Yesterday, the following bonds made FINRA’s list of the most actively traded bonds:
10 Year Goldman Sachs (GS) bonds are yielding 5.04%
4 Year Morgan Stanley (MS) bonds are yielding in 4.59%
10 Year Bank Of America Bonds (BAC) are yielding 5.04%.
All of these bonds are investment grade, in fact, rated A- by S&P. According to the Bond Desk Group, 5 – 10 year financial corporate bonds with an A rating offer on average 2.97% more yield than non-financials with similar maturities and ratings.
A 3% difference is tremendous.
Is it justified? The idea for this article came from ZeroHedge. They were pointing out that stocks in the financial space were rallying and the bonds were not. In theory, the positive economic news that has been propelling stocks in the space should also help bank bonds. However, lets talk about risk / reward.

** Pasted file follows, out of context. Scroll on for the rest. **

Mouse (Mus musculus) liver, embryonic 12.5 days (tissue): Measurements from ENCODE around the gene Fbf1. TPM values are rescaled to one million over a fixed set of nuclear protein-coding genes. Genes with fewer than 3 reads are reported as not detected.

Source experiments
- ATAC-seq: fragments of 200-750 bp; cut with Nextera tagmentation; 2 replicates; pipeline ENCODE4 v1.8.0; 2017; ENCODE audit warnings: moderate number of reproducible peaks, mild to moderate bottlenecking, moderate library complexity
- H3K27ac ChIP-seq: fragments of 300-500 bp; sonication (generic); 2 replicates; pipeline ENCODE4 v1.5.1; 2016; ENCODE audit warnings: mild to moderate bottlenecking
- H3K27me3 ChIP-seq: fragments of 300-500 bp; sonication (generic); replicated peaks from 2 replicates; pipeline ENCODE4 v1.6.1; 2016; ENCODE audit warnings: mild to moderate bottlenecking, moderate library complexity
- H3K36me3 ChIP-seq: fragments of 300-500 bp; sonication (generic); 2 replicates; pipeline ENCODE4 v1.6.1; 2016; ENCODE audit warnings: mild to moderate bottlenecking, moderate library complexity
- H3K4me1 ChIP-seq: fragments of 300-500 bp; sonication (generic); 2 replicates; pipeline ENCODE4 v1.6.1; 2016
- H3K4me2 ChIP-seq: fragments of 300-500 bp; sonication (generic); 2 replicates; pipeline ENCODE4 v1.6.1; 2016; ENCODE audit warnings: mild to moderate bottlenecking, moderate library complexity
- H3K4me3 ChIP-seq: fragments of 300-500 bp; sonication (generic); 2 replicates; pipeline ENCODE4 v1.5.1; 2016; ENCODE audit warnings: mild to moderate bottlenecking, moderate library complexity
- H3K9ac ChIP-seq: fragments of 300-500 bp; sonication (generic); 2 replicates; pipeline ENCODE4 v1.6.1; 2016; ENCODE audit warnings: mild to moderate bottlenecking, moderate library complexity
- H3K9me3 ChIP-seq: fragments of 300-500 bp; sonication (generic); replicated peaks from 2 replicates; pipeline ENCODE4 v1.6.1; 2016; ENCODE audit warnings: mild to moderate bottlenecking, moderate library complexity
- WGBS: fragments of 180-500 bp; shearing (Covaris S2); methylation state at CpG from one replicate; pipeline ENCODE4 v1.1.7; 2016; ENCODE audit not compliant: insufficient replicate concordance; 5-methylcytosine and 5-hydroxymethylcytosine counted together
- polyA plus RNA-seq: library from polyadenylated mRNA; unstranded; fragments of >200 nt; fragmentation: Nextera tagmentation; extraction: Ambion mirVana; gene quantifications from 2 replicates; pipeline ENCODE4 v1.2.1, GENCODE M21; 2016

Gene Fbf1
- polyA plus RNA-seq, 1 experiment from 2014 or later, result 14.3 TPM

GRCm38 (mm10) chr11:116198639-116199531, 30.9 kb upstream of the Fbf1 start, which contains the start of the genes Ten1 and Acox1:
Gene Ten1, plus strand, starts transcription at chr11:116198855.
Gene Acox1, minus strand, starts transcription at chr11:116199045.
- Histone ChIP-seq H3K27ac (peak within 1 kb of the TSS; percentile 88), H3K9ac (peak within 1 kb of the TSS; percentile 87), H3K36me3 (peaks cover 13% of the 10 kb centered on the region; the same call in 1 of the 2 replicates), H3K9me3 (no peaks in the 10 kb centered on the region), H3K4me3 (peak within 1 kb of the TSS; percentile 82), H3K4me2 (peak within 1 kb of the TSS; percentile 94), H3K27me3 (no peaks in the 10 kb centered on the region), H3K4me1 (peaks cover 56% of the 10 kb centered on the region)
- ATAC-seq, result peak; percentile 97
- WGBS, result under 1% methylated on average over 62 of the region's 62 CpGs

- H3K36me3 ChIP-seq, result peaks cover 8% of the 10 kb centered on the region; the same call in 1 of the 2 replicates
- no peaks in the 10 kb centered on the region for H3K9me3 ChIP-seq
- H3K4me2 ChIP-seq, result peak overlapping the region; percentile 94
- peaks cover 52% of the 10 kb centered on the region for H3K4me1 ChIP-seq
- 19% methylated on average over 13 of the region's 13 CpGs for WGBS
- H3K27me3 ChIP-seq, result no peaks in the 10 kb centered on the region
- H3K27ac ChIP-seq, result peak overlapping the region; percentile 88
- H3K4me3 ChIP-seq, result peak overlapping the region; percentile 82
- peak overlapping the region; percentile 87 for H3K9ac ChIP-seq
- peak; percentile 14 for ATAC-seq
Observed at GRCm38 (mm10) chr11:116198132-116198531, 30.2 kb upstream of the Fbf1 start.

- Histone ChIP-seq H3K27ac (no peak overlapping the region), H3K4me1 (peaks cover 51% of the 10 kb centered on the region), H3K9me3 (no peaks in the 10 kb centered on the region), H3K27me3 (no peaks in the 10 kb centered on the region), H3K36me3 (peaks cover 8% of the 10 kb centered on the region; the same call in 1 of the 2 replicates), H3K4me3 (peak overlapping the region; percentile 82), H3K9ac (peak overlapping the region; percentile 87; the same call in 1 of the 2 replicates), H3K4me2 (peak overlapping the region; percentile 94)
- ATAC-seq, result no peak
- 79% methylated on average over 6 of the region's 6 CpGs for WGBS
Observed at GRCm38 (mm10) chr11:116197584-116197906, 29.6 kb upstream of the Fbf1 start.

The primary concern these days is Europe. Lets assume there is a European crisis. Financial companies, particularly the global ones like Goldman and Morgan Stanley, will be hurt. Because of the nature of their business, financial companies depend on trust more than any other industry. Titans can disappear (Lehman, Bear Sterns) in a matter of weeks when the trust disappears. A non-financial company can be salvaged from a missed bond payment or not paying their bills for a couple months. A financial company cannot. This difference could be a major reason why the yields are so high on financial bonds. If the European financial crisis does not get worse but slowly drifts in the background, one could expect this almost 3.00 spread to narrow by 1 maybe 2 percent making financial bonds a great investment. In this case, a financial bondholder might make a 20% return on their investment. On the other hand, if the US economy continues to improve and the European crisis does not happen, stock holders might see a 50% return. This might explain why the bonds of financial companies are reacting more cautiously than their stocks.